Do You Need Conservatorship or Power of Attorney?

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POSTED ON: May 6, 2024

DO YOU NEED CONSERVATORSHIP OR POWER OF ATTORNEY? There’s a long list of celebrities involved with conservatorship matters, although the thirteen-year conservatorship of Brittany Spears may have gotten the biggest headlines. A recent Paso Robles Daily News article, “Conservatorship or power of attorney? The answer it: it depends,” explains the difference.

A conservatorship occurs when a court appoints a person, the conservator, to oversee decision-making for another person. A conservatee is a person who has been deemed unable to make decisions for themselves or to care for themselves. Different states have different names for this process; in some states, it’s known as guardianship, and the appointed person is the guardian, with the person under their care known as their ward.

There are several different forms of conservatorship. They include:

  • Of the estate, where the conservator has full authority over the person’s finances. The person may retain their physical autonomy but cannot access finances. Trusts are not included in this arrangement.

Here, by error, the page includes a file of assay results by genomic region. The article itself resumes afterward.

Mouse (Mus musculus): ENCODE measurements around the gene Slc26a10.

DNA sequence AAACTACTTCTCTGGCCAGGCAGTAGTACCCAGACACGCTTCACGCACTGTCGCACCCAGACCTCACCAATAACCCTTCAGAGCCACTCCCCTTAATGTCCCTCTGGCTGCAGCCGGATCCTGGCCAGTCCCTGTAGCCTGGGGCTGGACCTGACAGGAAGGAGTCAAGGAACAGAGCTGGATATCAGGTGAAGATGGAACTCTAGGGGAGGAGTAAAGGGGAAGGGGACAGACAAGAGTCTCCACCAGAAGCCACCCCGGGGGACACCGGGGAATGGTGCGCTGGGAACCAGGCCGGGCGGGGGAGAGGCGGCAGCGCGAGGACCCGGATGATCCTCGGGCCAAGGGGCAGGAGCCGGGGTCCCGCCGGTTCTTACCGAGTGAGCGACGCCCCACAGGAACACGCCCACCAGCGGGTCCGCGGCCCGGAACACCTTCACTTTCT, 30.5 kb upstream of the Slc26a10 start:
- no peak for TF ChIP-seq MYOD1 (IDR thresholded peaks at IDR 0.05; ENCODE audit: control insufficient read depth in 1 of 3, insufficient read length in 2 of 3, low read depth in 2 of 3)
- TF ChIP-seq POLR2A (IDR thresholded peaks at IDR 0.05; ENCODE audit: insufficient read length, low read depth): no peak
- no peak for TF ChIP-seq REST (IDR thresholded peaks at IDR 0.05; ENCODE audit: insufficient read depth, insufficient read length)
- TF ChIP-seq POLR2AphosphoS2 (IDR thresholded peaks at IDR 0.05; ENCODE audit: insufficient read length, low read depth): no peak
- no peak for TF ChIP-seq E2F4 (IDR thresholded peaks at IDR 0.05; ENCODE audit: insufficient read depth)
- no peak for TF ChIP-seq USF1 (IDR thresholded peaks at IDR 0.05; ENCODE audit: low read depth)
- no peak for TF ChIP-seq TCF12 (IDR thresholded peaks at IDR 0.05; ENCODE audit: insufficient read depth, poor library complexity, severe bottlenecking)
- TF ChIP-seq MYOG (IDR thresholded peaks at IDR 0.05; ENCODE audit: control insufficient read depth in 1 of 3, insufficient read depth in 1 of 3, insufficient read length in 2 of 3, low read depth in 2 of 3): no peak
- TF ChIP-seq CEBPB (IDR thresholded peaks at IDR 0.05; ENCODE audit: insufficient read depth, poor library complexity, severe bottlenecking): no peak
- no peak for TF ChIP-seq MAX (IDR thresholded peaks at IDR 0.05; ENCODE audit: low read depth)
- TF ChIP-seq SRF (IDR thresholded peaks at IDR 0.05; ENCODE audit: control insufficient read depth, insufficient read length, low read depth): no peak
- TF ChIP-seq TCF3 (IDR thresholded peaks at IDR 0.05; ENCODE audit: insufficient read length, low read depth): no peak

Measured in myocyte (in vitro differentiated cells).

• Of the person, if the person has been found unable to make decisions about their life and physical health, including medical care but not medication for psychiatric care.
  • Some states have specific conservatorships/guardianships designed to provide care by a conservator/guardian for people with mental health disorders.

A Power of Attorney gives one person many of the same abilities as a conservator, minus the involvement and required reporting to the court. The person who executes the POA must be legally able to do so; they cannot be incapacitated. The POA is useful for someone who is undergoing surgery, for instance, and knows they will be incapacitated in the future for a certain amount of time but wishes to have someone else take care of their affairs.

Similarly, an Advanced Health Care Directive (AHCD) gives another person the authority to make medical decisions on behalf of another person. Like a POA, the AHCD doesn’t require going to court to be executed.

Planning ahead and creating a Power of Attorney, Advanced Health Care Directive (sometimes referred to as a Power of Health Care Attorney), and other estate planning documents is how a responsible person ensures that their family is ready if something unexpected occurs. This estate planning attorney in West Virgina can create these documents as part of your estate plan.

Schedule your phone meeting: THE LAW OFFICES OF CLAUDE S. SMITH, III


Reference: Paso Robles Daily News (March 12, 2024) “Conservatorship or power of attorney? The answer it: it depends”

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